Matthew is going insane. But the man reaching out to Matthew in his visions might be his only chance to find the truth or his true love. Matthew is going insane. How else can he explain remembering things he doesn’t own or trips his wife never took? Not to mention the visions, and the phantom in the café. But when the man in the visions reaches out to him with an explanation, and the phantom from the café tracks him down, things start to make a little more sense. Morgan is a devout Christian. He believes in God, heaven, hell, and the Bible. But his world spins out of control when his husband Matthew disappears and a mysterious man tells a tale outside the realm of reality. How can Morgan put his faith in something so far-fetched? And what will happen to Matthew if he doesn’t?
If you were a book, what would your tagline be?
Look beyond the cover.
What inspired your new book?
137 Owens Street actually came about as a suggestion from my husband. He noticed there’s no 137 on our street, and started to ponder what could be made of that.
Confidence. The ability to look beyond someone’s skin. Someone who can look at me and see my heart and soul, rather than my packaging, is sexier than anything.
What makes you laugh?
I have a dry, dark sense of humor. I love Jon Stewart and Ron White.
How do you balance writing with the rest of your life?
I have an Evil Day Job, but fortunately I also have Wednesdays off, so I spend most of those days in my writing office. Otherwise, I snag what time I can here and there. The thing about me is I can write anywhere, anytime, so I can take advantage of time other’s might not.
What’s the most common mistake people make about you?
A lot of people think I’m hard, but in reality I’m not very thick skinned at all.
What’s the best advice you ever received?
“Fire your agent.” I did and never looked back.
What’s next for you?
I have about 20 WIPs going on right now. What’s next for me? More writing.
Here’s an excerpt from 137 Owens Street:
After the weekend he’d had, on Monday Matthew could honestly say he was glad to be back at work. But something about his desk wasn’t right. All his things were there—the spinning pen caddy, his fancy one-touch stapler, his little black and white container full of almonds, his old-school Rolodex and phone, his glass frog paperweight—but the positioning was all wrong. Matthew shook his head and rearranged the items into their proper places. Darn cleaning crew. It wasn’t like he could complain—moving things around on his desk was hardly the same as breaking something or stealing something, and really, he should just be grateful for the crew’s efforts—but the disorder still irked him.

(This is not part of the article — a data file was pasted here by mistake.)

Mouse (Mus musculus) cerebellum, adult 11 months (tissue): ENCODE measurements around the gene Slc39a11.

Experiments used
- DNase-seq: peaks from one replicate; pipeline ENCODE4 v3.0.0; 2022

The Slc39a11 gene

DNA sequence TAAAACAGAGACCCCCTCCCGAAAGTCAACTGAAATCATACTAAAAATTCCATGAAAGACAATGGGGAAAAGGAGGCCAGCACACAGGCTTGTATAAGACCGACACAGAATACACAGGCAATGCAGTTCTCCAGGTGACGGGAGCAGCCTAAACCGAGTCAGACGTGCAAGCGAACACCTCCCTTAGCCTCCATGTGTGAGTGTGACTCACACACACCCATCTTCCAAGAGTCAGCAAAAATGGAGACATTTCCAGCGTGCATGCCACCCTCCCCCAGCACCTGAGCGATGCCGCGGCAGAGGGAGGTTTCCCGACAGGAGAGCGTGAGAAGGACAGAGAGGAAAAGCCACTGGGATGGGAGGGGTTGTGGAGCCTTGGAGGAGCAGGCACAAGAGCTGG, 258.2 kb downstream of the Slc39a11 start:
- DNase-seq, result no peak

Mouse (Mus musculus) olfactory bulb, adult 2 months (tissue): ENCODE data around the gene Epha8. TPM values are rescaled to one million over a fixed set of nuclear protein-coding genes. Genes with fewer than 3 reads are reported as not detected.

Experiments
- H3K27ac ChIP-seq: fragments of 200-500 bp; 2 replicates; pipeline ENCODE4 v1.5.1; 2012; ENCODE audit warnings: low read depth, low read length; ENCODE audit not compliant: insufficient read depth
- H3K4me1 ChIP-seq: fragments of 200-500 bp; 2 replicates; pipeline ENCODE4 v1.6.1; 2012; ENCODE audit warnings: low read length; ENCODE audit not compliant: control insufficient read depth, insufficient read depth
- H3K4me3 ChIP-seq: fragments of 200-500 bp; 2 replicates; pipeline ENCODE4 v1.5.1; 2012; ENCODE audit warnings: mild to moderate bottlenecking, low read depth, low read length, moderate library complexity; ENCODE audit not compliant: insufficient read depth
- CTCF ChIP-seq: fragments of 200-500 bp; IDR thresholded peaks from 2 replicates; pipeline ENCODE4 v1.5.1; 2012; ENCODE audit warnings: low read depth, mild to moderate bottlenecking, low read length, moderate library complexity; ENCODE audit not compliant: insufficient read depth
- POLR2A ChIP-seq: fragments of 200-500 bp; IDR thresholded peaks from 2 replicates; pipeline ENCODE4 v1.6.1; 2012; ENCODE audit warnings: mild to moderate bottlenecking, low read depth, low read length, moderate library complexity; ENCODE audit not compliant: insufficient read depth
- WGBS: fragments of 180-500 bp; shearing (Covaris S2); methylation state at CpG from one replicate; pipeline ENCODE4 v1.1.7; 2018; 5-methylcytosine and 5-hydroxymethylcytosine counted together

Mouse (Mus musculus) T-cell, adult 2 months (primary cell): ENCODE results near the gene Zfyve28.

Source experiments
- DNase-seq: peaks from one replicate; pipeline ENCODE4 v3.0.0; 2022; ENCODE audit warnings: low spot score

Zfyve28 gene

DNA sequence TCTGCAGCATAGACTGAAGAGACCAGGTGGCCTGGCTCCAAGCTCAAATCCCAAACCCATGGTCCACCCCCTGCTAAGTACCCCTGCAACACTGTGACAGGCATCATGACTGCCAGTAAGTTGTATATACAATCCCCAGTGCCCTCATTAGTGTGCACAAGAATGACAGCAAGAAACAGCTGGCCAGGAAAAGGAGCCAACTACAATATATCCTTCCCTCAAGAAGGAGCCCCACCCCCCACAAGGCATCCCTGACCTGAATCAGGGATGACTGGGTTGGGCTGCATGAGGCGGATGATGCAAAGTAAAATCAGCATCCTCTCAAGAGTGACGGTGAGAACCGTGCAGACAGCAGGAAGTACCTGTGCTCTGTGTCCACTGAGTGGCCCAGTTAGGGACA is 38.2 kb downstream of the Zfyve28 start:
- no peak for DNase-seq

He took a deep breath, plopped down into his desk chair, turned on his computer, and frowned. His icons had been moved around on his desktop too. Maybe the desk makeover hadn’t been the cleaning crew after all, but a sneaky co-worker thinking they were funny. One by one, he clicked and dragged everything back to where it belonged and plunged into his day.
Three financial reports and some data entry later, Matthew was ready for a break. He quirked an eyebrow and grinned, remembering his blue mug. Down the hall he went to the break room. He scanned the shelves and counters. No blue mug. What. The. Heck? It wasn’t at home, and it wasn’t here. Where else could it be? Maybe his car?
With a shrug he pulled his keys out of his pocket and went out to the parking lot, but a careful search of his car—even the trunk and glove compartment, just for giggles—turned up no blue mug.
A burst of white light surrounded him, and he held his hand up against the glare reflecting from his car. His red car. Not the black one he’d gotten into this morning. He’d known something was off when he’d cranked it up, but hadn’t been able to place what. Now he knew—the color wasn’t right. He took a step toward the car, and a pair of arms encircled his waist from behind.
“Come back to me!” a soft, deep voice pleaded against his ear.
Matthew turned as quickly as he could, but the light and the man had vanished. He closed his eyes and leaned back against his once-again-black car, his heart hammering, his throat thick with emotions he didn’t understand. He’d recognized that voice the moment he’d heard it, yet now he couldn’t place it. Now it was relegated to the hazy depths of forgotten things, like half-remembered tunes that went like da-da-da-da-da-something…la-la…and nebulous gray snatches of faces from childhood. But in that moment, he’d known, and he’d thrilled in it. The voice had evoked a response from him so intense and swift, like suddenly finding something he’d been missing for years in some random place he’d looked a million times…
You can find DC online and 137 Owen Street at Breathless Press: